This is Part II of a larger series on E-bikes. If you want to read part I, click here. 

Most E-bikes run on one or more lithium ion batteries (Li-ion). They're typically found attached to a rear rack, the down tube, or the seat tube of the frame, and they can explode if not treated well.

This article is about how Li-ion batteries work, how they should be treated, and why they sometimes explode – and if there's a better option for e-bikes. I don't cover everything there is to know about e-bike batteries here because, well, I don't have the energy. You can find a more in-depth guide at https://batteryuniversity.com/

Here's the basic anatomy of a Li-ion battery: You got a positively charged cathode on one side, a negatively charged anode on the other side, and a separator in the middle.

For a few years I worked for a company that owned a stake in a clothing factory in China that specialized in athletic gear.

They weren't the best manufacturer, they made a good product and the stitching and quality assurance was always excellent, but the base materials were... mediocre. (please note, none of this was the factory's fault, nor my employer's, for reasons I'll get into.)

To explain, let's look at Gore-Tex.

I first raced a bicycle when I was eleven, and now I'm in my 30's. I've played the upgrade game, and under the auspice of "professional bicycle mechanic," I've been an NPC in the bicycle upgrade and entertainment industry. All that is to say that I know what upgrades matter, and which are hype.

This is my quick, no-bullshit guide to improving bike performance without, you know, actually training. 

This guide assumes you have a bike that fits and is appropriate for the type of riding you do.
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The printed size on a tire's label is rarely accurate, especially with Continental brand road tires, and double-especially if you stretch them over wide rims. As evidence I submit my new "28mm" Continental 4-Seasons tires, whose actual width measure out to be 31mm on my TK-540 hoops. Man, these dudes fill up like a latex zeppelin.

So, when I ride and hit bumps I can sometimes hear the tire rub on the underside of the fork crown and brake caliper.
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This piece can be found on its original home: Miracle Monocle, from the University of Louisville.

I've posted a rough draft of this essay on here before, but this is the final version. Goes well with the Christmas season, I think.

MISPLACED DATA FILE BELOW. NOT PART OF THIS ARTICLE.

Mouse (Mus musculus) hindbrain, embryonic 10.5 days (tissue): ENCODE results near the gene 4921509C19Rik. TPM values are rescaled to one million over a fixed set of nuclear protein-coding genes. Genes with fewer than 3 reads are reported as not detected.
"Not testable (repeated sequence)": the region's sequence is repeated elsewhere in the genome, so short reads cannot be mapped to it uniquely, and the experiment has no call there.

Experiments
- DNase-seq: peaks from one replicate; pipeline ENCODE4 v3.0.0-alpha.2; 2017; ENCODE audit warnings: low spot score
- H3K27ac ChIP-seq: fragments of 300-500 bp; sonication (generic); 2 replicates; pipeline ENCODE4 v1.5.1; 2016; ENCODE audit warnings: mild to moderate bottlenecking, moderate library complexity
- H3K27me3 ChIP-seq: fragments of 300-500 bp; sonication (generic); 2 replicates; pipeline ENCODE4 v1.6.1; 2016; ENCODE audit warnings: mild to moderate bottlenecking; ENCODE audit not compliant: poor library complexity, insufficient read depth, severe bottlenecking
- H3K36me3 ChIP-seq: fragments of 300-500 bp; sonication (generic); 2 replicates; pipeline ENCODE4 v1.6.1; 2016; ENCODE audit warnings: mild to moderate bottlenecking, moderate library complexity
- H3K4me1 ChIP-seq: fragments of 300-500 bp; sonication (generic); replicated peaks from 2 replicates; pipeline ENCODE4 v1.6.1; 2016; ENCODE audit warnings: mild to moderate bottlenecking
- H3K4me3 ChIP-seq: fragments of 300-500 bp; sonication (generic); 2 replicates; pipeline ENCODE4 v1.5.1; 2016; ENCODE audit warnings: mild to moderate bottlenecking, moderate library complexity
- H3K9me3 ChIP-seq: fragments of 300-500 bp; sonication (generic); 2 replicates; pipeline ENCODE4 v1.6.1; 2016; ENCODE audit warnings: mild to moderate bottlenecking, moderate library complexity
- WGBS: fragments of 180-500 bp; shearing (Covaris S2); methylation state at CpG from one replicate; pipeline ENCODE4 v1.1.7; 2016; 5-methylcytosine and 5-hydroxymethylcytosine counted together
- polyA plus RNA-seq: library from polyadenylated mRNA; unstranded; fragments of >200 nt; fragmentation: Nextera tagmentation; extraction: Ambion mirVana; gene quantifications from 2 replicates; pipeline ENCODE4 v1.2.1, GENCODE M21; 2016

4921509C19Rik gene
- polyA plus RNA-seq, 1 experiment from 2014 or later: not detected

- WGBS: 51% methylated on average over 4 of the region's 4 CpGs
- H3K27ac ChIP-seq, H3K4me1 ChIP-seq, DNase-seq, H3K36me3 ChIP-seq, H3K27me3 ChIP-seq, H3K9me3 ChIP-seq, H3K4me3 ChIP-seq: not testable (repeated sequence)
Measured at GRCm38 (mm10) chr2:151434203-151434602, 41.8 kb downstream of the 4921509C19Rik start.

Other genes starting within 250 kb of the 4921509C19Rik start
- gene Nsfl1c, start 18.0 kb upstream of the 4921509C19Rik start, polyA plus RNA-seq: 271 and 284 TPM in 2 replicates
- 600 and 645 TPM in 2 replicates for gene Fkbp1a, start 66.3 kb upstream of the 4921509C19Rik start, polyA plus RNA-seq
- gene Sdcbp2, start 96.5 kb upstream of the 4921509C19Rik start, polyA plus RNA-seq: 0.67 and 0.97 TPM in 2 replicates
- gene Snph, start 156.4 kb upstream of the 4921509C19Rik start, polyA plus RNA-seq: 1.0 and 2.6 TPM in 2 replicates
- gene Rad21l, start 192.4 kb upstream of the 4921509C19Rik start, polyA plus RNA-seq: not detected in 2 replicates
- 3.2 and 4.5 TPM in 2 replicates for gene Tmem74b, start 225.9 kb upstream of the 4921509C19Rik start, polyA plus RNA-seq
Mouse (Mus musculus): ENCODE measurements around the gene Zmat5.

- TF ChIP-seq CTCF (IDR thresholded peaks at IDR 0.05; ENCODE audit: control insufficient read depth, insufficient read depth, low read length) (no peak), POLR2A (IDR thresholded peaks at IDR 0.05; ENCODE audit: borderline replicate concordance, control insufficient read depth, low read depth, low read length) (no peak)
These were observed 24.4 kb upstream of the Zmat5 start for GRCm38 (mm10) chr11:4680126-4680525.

So do don't want to work that hard to ride a bike, but you also don't want a steam bike:

Nothing can please you! Maybe you should try an electricity-enhanced bicycle. This here is part one of a guide about some things you should know before getting into e-bikes.

Please note, this isn't an infomercial for Red Wings. I wrote this article because I couldn't find one like it while boot shopping last year. I wasted a lot of time trying to find the perfect boot for cycling and casual use, but hopefully y'all can avoid that.

What do you do when it's winter but you still want to ride your bike but you also don't want to ride it on the road like a normal person but you also don't want to get a mountain bike but you definitely want a completely different bike than anything else in your garage, the more niche the better?

Get you a Monster Cross bike!

The rules of what constitutes a monstercross bike are pretty loose. I don't even know if I'm supposed to spell it as one word or two.

One of the big things holding high-end cyclists back from buying a thru-axle bike in a big city is the lack of security options. Traditional 15mm nut and quick release wheels have Pinhead, Hublox, and a half dozen other designs to keep your wheels on your bike without connecting to an external lock, but for thru-axle riders there's really only one design on the market, and it's expensive.

UNTIL NOW!

This is a guide for a cheap way to secure your thru-axle wheels.
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Going into the 2006 Tour de France, Floyd Landis had been a favorite to win, but chronic pain forced him out of the lead. This was, in his mind, the last tour the thirty-one-year-old would ever have a chance at, knowing that after three unsuccessful surgeries he’d soon need to have his hip replaced. He broke it in a crash years earlier while working as a domestique for Lance Armstrong.
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